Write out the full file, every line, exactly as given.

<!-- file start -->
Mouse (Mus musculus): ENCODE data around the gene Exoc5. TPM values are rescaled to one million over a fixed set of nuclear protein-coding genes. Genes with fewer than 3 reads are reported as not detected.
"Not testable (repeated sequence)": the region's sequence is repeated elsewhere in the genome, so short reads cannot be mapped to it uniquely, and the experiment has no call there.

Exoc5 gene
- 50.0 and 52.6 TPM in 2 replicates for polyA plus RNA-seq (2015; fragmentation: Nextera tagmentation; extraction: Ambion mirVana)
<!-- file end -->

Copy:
Mouse (Mus musculus): ENCODE data around the gene Exoc5. TPM values are rescaled to one million over a fixed set of nuclear protein-coding genes. Genes with fewer than 3 reads are reported as not detected.
"Not testable (repeated sequence)": the region's sequence is repeated elsewhere in the genome, so short reads cannot be mapped to it uniquely, and the experiment has no call there.

Exoc5 gene
- 50.0 and 52.6 TPM in 2 replicates for polyA plus RNA-seq (2015; fragmentation: Nextera tagmentation; extraction: Ambion mirVana)